Thursday, June 07, 2007
Panch phoran --- the Sorceress of Spices. Panch Phoran also known as panch phoron, panch puran, panchpuran, punch puram, punchpuram is a classic Bengali spice blend typically consisting of five spices in equal measure. It is more Bengali and maybe also Oriya than any other region of India.
The five spices that make up Panch Phoran are:
Fenugreek (methi) – the golden coloured bitter one
Nigella seed (kalonji) -- the jet black tiny one
Mustard seed or (rai or shorshe) – the black or brown flavored one
Fennel seed (saunf or mouri) – the greenish sweet one
Cumin seed (jira) – the buff colored strong one
In Bengal, the place of origin of this spice,sometimes a spice called radhuni is used in place of mustard seed. A better replacement for radhuni, hardly available outside of Bengal, would be celery seed. However my Panch Phoran always has mustard seeds and I like it that way
“Paanch” is bengali for Five and “Phoron” means spice. Panch Phoran is used mainly for tempering, to flavor the hot oil before adding rest of the ingredients. The essence being tempering with Five Spices. It is usually never ground or used as a powder unlike other spices which are used both in whole and ground form. However dry roasted panch phoron is ground to make a powder that is sprinkled on chutneys. But it is NEVER used in powder or paste form in any other preparation.
Panch phoron is added to the hot cooking oil before adding any other ingredients thus flavouring the oil and releasing the aroma of the seeds and causing them to pop in the pan. At this point the other ingredients are added. Here I have a recipe for quick stir fry of beans and potatoes with Panch Phoron, made in a almost typical Bengali way. The same recipe is used for other veggies too like Potatoes and Cauliflower or Potatoes and Okra and even with mixed Vegetables.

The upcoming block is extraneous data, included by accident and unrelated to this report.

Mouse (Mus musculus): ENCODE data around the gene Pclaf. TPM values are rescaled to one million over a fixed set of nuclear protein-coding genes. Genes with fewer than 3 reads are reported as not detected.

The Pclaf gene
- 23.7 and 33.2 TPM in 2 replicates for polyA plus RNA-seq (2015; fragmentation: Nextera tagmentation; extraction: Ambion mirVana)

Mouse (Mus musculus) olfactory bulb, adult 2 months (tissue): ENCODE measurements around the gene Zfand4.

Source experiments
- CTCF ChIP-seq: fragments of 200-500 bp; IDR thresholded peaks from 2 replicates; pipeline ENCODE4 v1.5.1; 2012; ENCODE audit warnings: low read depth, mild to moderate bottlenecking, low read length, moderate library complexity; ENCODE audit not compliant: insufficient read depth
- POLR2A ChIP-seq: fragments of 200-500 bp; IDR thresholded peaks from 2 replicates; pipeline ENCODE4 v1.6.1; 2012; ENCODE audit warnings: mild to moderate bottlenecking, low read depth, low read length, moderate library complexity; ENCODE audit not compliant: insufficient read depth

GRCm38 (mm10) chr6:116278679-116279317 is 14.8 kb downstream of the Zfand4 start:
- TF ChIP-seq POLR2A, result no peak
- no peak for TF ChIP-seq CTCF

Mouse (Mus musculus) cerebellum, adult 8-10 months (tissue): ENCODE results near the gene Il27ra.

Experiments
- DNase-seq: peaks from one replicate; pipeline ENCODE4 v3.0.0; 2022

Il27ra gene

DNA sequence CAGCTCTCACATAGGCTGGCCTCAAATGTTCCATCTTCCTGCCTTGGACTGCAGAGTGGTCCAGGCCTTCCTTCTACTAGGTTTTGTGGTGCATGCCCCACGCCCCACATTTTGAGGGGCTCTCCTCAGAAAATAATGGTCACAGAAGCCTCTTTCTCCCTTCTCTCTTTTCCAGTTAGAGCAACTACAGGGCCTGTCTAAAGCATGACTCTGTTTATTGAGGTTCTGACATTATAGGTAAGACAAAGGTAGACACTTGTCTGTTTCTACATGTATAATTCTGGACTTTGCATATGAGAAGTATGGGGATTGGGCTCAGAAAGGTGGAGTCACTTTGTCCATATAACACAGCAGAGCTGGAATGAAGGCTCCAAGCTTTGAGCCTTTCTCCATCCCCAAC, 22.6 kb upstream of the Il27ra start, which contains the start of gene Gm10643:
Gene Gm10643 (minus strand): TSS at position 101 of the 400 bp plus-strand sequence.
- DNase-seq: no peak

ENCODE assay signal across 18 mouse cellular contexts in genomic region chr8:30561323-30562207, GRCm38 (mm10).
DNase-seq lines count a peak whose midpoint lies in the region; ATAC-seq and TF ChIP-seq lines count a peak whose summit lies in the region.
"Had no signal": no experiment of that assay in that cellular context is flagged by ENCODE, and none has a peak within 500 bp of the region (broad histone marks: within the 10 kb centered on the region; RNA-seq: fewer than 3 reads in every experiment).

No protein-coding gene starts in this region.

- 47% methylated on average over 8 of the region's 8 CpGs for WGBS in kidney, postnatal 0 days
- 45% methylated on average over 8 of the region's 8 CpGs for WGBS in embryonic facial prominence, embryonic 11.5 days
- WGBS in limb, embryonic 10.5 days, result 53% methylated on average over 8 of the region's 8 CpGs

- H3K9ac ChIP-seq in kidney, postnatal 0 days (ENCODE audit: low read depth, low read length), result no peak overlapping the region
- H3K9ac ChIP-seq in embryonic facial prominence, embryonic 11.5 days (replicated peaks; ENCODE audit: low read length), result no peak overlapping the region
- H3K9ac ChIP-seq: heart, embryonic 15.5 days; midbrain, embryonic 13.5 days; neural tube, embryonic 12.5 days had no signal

Though Panch phoron is usually not used to season any meats other than fish, I have used it for an awesome chicken dish that I will post soon
A beautiful almost lyrical post on Panch Phoron by Barbara of Tigers and Strawberries is here. Read it, she has done more justice to the spice than anybody ever could.
Some of my recipes in this blog that use Panch Phoron
Kumro-Chingri Botti (Pumpkin and Shrimp Sabzi) -- paanch phoron for tempering
Red Masoor Dal -- paanch phoron for tempering
Bangali Charchari -- panch phoron for tempering
Aamer Ambal ar Chaatni(Mango Chaatni) -- panch phoran dry roasted and ground to a powder. Sprinkle a little of this powder on the finished chaatni
Tomato Khejur Cranberry Chutney -- panch phoran dry roasted and ground to a powder. Sprinkle a little of this powder on the finished chaatni
If you do not have Panch Phoran but have all the five spices that are needed for this just add equal measures of each to get your own Panch Phoran. You may use the methi in less proportion to the others.
What You Need
Green Beans ~ fresh green beans chopped about 2 cups. can be substituted by veggies like cauliflower, okra, peas.
Potatoes ~ 1 large sized cut in cubes
Green Chillies ~ 2-3 slit
Panch Phoron ~ almost 1 tsp loosely packed
Turmeric ~ 1/4 tsp
Red Chilli Powder ~ optional and as per taste
Amchur Powder or Roopak Kala Chat Masala ~ absolutely optional and as per taste. Avoid this masala if you are using veggies other than green beans
How I Did It
Heat Oil in a Kadhai/Frying pan
Add Panch Phoron. Wait for the seeds to pop.
Add the green chilies and the potato.
Sprinkle a little turmeric powder and saute
Add the chopped green beans and saute
Add Salt. If you want to spice it up add Red Chili Powder
Cover and cook by stirring off and on. Do not add water, you may sprinkle a little only. Be careful that it doesn't burn, so remember to stir and mix frequently
Now is a step no hard core Bong would ever do. Shhhhhh... don't tell your Bong friends but I add a little amchur powder or Roopak Kala Chat Masala at this point
Cook till done
Enjoy this dry dish with Roti or Rice.
References used for Panch Phoran: Wiki
Check out the other spices in this series in the left side column.